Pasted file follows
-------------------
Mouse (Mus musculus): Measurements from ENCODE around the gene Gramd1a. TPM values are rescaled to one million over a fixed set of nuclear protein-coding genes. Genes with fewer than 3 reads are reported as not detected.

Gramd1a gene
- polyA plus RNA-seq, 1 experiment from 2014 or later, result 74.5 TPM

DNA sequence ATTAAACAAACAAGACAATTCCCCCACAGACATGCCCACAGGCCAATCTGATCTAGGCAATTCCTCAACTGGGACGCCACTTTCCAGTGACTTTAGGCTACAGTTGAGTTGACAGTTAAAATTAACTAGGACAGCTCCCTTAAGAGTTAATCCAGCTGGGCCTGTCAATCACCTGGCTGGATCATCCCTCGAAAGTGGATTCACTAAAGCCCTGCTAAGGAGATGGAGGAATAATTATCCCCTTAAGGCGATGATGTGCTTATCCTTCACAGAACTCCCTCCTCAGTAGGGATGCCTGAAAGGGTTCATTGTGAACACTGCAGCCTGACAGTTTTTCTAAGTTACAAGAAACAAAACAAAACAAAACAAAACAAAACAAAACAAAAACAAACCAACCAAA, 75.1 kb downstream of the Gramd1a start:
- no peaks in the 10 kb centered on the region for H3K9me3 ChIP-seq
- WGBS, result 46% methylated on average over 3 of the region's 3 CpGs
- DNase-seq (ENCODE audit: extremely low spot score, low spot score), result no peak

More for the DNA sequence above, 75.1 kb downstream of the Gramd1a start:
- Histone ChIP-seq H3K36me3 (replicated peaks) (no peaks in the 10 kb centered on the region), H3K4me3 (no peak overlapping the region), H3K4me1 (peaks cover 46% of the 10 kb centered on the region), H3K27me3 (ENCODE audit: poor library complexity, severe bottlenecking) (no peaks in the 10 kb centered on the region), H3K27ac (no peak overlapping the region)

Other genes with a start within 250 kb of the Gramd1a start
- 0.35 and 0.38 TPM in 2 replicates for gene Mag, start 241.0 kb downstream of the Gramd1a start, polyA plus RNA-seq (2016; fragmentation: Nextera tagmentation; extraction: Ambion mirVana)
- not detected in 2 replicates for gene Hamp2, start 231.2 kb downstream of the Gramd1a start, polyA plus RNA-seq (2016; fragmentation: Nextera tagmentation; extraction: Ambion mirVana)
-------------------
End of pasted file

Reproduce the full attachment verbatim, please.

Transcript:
Mouse (Mus musculus): Measurements from ENCODE around the gene Gramd1a. TPM values are rescaled to one million over a fixed set of nuclear protein-coding genes. Genes with fewer than 3 reads are reported as not detected.

Gramd1a gene
- polyA plus RNA-seq, 1 experiment from 2014 or later, result 74.5 TPM

DNA sequence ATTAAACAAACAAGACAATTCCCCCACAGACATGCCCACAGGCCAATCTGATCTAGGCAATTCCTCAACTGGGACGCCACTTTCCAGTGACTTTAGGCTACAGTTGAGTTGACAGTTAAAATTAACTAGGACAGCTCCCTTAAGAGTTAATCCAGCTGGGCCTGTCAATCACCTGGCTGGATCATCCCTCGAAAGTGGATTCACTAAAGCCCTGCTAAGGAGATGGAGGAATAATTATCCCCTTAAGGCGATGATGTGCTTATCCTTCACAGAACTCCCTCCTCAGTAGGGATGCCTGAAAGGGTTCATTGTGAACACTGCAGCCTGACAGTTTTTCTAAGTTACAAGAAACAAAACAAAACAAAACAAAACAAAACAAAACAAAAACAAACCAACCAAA, 75.1 kb downstream of the Gramd1a start:
- no peaks in the 10 kb centered on the region for H3K9me3 ChIP-seq
- WGBS, result 46% methylated on average over 3 of the region's 3 CpGs
- DNase-seq (ENCODE audit: extremely low spot score, low spot score), result no peak

More for the DNA sequence above, 75.1 kb downstream of the Gramd1a start:
- Histone ChIP-seq H3K36me3 (replicated peaks) (no peaks in the 10 kb centered on the region), H3K4me3 (no peak overlapping the region), H3K4me1 (peaks cover 46% of the 10 kb centered on the region), H3K27me3 (ENCODE audit: poor library complexity, severe bottlenecking) (no peaks in the 10 kb centered on the region), H3K27ac (no peak overlapping the region)

Other genes with a start within 250 kb of the Gramd1a start
- 0.35 and 0.38 TPM in 2 replicates for gene Mag, start 241.0 kb downstream of the Gramd1a start, polyA plus RNA-seq (2016; fragmentation: Nextera tagmentation; extraction: Ambion mirVana)
- not detected in 2 replicates for gene Hamp2, start 231.2 kb downstream of the Gramd1a start, polyA plus RNA-seq (2016; fragmentation: Nextera tagmentation; extraction: Ambion mirVana)